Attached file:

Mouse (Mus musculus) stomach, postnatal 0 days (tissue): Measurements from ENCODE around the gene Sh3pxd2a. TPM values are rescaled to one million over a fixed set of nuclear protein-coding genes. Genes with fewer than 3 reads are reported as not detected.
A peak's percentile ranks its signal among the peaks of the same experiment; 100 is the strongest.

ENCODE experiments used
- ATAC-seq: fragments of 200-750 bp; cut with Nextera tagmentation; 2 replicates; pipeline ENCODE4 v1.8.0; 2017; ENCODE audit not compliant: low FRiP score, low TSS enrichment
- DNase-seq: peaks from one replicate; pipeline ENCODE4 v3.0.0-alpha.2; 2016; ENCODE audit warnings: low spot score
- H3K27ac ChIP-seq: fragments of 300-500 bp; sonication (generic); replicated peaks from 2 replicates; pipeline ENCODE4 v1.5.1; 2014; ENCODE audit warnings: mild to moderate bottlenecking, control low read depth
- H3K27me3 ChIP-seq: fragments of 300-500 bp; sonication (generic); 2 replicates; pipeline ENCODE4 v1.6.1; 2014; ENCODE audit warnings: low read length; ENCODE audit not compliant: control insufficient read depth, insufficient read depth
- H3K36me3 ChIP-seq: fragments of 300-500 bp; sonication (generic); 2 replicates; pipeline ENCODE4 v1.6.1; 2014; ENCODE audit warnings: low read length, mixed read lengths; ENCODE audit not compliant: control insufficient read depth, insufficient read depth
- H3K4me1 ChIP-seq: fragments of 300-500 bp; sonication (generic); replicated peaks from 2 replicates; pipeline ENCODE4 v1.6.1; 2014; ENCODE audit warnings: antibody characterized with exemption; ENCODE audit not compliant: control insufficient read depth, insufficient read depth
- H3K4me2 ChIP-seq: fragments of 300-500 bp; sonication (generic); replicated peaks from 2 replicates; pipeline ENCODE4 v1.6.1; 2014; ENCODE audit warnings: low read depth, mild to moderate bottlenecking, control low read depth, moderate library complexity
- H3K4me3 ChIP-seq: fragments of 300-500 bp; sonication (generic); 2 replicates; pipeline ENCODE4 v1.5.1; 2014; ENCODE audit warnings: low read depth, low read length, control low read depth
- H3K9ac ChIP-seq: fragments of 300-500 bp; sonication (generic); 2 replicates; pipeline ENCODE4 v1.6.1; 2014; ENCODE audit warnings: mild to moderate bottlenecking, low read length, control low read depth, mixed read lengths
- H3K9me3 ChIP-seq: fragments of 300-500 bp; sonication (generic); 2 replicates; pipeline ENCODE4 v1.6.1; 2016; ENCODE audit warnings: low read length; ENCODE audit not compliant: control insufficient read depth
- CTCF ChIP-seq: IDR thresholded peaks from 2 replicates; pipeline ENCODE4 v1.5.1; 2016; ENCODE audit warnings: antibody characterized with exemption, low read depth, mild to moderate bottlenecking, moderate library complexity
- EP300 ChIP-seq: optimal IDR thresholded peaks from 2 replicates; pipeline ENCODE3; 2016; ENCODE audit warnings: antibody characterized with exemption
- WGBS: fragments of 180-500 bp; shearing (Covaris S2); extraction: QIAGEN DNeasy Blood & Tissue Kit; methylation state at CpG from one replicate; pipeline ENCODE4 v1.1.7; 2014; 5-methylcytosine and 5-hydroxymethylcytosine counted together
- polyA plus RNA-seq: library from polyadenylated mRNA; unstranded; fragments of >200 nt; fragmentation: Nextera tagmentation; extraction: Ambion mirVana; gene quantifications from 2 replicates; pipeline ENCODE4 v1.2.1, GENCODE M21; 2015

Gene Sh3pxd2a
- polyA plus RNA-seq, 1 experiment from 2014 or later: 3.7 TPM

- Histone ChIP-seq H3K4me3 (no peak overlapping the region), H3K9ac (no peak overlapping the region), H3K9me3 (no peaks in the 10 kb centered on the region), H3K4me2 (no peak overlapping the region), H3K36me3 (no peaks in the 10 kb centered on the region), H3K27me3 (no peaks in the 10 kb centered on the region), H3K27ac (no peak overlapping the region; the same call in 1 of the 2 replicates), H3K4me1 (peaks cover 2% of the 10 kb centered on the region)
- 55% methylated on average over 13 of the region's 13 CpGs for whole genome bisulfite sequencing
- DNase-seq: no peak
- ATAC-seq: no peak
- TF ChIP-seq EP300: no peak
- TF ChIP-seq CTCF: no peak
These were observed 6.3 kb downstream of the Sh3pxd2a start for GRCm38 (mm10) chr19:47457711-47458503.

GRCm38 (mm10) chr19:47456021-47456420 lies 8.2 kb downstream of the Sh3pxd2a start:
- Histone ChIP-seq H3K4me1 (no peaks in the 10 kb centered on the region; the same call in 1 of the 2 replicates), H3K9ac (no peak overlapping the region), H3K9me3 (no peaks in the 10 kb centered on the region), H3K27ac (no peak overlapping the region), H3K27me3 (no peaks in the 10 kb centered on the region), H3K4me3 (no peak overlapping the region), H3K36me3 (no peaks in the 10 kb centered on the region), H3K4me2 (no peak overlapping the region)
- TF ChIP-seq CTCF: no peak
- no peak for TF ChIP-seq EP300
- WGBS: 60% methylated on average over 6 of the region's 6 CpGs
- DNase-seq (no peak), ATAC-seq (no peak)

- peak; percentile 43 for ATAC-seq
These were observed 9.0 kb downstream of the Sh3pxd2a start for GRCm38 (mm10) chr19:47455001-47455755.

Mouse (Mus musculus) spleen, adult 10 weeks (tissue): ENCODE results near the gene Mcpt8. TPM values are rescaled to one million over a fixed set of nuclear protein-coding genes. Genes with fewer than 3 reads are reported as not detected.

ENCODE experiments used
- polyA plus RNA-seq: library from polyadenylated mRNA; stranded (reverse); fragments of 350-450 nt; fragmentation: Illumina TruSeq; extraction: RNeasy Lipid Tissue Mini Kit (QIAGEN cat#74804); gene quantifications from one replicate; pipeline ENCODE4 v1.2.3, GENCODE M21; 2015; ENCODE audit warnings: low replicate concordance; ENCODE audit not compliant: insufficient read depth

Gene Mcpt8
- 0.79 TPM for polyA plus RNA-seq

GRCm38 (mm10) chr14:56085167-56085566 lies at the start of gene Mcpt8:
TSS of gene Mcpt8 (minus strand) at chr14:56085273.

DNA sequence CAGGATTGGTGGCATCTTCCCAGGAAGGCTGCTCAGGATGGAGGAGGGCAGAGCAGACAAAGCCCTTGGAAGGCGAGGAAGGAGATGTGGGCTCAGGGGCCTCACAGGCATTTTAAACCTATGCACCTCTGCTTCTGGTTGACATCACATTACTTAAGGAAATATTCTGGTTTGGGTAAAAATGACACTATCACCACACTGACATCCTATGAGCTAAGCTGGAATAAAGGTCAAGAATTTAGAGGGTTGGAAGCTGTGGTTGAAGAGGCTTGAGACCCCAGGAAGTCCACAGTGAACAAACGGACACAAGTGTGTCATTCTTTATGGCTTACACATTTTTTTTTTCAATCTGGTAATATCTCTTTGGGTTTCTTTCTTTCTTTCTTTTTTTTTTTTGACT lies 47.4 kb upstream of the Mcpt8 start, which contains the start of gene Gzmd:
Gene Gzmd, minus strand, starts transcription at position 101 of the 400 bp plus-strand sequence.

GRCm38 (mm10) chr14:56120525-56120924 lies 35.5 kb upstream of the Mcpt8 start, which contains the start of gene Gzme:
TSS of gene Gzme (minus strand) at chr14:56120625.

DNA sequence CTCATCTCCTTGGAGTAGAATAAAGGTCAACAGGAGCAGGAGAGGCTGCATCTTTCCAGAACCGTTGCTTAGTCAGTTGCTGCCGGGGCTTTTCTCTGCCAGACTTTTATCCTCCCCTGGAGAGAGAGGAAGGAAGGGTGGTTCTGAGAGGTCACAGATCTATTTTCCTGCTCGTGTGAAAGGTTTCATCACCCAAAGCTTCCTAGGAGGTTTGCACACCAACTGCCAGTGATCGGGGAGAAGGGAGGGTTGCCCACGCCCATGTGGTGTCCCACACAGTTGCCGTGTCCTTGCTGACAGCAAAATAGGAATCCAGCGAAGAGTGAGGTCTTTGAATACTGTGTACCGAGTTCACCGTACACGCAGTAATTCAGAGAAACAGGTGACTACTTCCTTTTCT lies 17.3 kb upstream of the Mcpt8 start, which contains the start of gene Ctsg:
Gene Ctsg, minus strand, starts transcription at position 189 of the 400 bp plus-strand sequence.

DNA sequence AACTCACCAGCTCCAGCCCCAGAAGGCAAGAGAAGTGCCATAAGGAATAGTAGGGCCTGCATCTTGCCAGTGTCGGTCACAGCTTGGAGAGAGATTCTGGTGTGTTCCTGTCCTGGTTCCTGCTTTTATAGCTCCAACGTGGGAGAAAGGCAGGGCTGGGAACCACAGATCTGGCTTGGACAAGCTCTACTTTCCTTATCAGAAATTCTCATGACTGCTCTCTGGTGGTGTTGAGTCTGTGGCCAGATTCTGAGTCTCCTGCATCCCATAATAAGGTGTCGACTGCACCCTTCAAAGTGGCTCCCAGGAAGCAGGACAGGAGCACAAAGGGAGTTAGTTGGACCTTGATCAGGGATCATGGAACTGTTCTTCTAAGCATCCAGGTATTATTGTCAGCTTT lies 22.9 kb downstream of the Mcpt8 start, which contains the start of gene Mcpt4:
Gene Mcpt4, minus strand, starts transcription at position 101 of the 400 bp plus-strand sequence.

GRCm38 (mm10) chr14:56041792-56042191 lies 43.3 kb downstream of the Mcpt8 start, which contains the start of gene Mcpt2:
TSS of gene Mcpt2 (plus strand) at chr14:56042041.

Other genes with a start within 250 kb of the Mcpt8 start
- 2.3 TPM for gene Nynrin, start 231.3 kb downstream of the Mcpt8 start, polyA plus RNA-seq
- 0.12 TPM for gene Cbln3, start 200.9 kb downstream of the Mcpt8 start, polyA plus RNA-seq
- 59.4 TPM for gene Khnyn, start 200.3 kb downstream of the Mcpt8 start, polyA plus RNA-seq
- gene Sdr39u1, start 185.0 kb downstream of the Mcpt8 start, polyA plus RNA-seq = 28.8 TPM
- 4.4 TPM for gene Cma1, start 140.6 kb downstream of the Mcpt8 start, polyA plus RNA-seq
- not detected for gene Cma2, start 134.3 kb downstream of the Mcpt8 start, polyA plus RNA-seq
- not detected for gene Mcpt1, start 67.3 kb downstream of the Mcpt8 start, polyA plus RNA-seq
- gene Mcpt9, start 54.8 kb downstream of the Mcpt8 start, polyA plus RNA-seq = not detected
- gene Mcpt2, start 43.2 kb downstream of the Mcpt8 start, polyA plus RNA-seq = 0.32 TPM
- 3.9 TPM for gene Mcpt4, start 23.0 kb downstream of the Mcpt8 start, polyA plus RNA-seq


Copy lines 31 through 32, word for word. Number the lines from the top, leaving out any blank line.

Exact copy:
- WGBS: 60% methylated on average over 6 of the region's 6 CpGs
- DNase-seq (no peak), ATAC-seq (no peak)